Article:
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Roman, canon and common law in twelfth-century England: the council of Northampton (1164) re-examined

Research output: Contribution to journalArticle

Original languageEnglish
Pages (from-to)379 - 408
Number of pages30
Issue number221
Publication statusPublished - Aug 2010

King's Authors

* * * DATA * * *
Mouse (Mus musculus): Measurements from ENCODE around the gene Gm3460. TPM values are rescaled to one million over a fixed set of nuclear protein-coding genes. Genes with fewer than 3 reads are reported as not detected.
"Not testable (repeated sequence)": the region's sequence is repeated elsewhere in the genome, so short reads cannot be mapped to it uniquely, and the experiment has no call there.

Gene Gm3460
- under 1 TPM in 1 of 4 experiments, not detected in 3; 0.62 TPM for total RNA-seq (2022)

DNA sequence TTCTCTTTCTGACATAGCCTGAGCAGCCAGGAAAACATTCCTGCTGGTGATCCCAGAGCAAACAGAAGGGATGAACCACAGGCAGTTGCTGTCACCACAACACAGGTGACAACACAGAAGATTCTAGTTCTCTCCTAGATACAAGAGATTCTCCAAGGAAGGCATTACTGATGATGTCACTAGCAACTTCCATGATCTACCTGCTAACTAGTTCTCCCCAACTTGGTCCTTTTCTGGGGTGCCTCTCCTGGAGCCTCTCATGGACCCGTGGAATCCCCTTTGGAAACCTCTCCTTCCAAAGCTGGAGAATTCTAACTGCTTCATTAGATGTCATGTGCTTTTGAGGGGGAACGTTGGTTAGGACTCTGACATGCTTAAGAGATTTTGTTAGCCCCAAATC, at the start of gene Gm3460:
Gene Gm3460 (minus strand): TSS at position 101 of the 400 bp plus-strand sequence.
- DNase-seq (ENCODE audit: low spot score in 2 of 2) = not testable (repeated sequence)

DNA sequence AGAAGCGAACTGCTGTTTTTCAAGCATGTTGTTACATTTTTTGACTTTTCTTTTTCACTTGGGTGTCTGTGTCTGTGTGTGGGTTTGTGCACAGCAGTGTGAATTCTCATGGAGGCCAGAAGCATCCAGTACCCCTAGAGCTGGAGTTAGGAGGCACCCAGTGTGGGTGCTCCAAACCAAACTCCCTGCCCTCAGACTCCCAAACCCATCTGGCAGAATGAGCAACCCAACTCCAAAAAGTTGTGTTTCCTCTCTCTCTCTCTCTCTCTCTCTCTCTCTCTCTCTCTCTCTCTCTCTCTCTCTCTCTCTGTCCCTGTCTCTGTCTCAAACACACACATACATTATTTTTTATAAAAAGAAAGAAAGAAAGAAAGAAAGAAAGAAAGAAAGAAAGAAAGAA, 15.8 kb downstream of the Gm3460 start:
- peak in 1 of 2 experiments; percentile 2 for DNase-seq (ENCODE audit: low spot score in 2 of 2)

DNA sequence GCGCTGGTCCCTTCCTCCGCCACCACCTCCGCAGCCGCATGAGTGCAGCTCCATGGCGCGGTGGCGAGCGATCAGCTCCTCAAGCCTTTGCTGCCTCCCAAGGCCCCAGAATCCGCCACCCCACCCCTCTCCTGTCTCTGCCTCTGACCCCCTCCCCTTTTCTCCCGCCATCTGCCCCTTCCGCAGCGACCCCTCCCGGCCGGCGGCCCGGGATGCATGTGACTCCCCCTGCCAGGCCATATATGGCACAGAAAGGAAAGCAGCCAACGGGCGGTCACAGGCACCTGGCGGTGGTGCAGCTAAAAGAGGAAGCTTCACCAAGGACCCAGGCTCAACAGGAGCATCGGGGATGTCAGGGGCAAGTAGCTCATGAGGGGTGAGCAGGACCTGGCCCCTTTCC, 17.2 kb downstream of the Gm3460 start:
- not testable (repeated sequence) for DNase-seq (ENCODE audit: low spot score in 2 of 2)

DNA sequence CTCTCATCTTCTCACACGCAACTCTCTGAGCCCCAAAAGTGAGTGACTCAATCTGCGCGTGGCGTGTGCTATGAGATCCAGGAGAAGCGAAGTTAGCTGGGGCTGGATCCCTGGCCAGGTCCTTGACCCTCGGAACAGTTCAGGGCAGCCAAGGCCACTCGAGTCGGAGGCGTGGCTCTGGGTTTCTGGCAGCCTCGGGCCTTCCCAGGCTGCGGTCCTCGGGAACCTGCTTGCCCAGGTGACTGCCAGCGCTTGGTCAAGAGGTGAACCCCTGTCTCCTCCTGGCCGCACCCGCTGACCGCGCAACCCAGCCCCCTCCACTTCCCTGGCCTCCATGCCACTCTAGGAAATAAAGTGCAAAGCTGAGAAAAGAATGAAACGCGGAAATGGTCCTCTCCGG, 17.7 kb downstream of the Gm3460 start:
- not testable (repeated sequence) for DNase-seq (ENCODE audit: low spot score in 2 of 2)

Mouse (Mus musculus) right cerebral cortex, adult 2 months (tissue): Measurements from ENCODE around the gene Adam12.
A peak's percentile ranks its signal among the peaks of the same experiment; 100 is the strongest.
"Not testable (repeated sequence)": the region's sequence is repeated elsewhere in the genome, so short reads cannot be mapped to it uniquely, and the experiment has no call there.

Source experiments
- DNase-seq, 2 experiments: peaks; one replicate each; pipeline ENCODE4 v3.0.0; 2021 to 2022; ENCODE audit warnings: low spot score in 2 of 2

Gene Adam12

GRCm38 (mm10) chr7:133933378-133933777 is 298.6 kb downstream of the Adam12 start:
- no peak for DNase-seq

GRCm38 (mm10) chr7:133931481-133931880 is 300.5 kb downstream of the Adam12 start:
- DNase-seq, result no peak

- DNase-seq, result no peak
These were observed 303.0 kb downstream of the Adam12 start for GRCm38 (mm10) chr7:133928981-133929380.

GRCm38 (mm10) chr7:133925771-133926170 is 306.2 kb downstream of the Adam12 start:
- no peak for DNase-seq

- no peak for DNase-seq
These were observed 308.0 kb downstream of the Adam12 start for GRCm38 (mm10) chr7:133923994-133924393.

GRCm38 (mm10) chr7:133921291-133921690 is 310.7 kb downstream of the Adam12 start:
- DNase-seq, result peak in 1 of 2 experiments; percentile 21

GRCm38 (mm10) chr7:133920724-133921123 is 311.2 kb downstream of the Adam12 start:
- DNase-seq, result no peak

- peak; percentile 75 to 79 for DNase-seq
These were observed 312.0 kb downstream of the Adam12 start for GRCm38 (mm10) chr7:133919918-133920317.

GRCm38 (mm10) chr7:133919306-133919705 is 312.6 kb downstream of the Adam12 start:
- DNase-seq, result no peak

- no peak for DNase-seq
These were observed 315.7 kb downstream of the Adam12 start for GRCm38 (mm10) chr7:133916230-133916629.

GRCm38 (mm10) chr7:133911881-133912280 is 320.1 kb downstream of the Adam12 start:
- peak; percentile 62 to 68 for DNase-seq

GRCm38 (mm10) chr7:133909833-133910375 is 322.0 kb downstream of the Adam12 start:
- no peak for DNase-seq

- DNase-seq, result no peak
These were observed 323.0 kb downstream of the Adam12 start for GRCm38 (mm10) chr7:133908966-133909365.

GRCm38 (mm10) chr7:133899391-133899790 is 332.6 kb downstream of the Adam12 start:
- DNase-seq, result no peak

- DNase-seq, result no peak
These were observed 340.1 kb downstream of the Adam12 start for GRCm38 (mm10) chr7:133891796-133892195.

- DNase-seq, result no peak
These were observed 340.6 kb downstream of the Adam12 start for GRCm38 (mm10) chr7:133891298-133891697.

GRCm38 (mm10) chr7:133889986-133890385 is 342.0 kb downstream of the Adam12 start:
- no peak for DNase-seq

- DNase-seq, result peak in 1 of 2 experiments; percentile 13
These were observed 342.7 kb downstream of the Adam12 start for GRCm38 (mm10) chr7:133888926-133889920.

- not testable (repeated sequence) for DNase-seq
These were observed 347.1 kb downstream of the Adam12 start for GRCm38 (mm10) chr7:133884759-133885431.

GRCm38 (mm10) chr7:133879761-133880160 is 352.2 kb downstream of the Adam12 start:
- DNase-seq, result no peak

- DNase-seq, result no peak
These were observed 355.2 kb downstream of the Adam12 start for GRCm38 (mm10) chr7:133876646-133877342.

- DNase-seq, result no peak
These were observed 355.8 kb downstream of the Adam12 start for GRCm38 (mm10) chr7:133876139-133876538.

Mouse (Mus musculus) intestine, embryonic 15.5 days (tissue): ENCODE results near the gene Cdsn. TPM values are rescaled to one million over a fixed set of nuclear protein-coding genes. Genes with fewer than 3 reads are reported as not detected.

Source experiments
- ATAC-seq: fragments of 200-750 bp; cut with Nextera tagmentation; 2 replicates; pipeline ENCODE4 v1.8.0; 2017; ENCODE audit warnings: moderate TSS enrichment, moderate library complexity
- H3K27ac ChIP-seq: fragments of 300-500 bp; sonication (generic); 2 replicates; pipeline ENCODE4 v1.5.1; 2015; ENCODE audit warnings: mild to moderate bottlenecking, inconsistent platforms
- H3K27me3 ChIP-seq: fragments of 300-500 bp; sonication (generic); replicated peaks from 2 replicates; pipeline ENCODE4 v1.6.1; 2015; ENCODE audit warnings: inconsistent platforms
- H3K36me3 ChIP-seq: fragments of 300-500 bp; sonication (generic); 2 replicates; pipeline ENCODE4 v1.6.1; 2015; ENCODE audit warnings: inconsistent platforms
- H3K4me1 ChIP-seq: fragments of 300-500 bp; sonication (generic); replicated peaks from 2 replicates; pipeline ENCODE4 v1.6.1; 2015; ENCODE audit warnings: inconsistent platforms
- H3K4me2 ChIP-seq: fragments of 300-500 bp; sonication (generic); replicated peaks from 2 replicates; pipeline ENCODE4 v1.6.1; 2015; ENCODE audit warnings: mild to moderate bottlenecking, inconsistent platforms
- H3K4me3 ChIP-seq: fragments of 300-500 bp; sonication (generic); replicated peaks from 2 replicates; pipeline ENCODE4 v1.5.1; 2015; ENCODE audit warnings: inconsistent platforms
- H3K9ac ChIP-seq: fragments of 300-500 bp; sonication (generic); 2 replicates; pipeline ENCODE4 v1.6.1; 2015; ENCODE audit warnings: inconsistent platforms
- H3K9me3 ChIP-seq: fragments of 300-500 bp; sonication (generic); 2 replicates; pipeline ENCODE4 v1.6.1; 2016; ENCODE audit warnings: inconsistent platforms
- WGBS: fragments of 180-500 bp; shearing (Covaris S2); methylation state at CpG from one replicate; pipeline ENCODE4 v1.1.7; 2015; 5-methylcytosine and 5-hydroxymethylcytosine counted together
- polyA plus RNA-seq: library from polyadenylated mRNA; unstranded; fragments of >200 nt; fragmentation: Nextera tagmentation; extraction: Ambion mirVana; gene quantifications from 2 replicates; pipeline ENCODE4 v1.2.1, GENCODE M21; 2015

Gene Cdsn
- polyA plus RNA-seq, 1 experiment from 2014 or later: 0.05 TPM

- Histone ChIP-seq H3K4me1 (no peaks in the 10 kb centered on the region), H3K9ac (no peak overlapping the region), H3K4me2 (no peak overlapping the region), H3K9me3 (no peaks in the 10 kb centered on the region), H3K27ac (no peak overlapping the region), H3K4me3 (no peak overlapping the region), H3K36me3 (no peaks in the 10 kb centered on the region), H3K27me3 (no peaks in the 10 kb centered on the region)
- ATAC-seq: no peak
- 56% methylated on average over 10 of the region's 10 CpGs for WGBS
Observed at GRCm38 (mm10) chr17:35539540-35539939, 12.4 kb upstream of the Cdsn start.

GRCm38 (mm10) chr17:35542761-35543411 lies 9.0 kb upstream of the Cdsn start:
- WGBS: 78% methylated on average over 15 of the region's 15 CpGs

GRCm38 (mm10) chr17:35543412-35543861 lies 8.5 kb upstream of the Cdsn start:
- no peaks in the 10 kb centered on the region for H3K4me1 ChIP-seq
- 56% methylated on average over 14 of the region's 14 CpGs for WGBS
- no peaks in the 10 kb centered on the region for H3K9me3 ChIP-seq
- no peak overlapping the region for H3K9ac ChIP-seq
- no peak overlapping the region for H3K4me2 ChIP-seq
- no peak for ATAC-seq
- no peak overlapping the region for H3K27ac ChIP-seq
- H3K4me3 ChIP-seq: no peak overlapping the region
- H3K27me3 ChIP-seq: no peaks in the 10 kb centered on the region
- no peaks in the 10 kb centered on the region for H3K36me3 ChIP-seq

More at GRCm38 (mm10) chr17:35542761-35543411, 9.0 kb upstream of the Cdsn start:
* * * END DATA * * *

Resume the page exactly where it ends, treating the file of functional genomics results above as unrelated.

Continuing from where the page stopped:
Against the background of the long-running debate about the extent to which the creation of English common law was influenced by principles of jurisprudence and forms of action derived from the Roman law of Justinian and the ecclesiastical canon law which was developing in the wake of Gratian's Decreta/Decretum, this article examines William FitzStephen's eyewitness account of the staged trial of Thomas Becket at Northampton in 1164 to throw new light on the juridical context within which that law was born.

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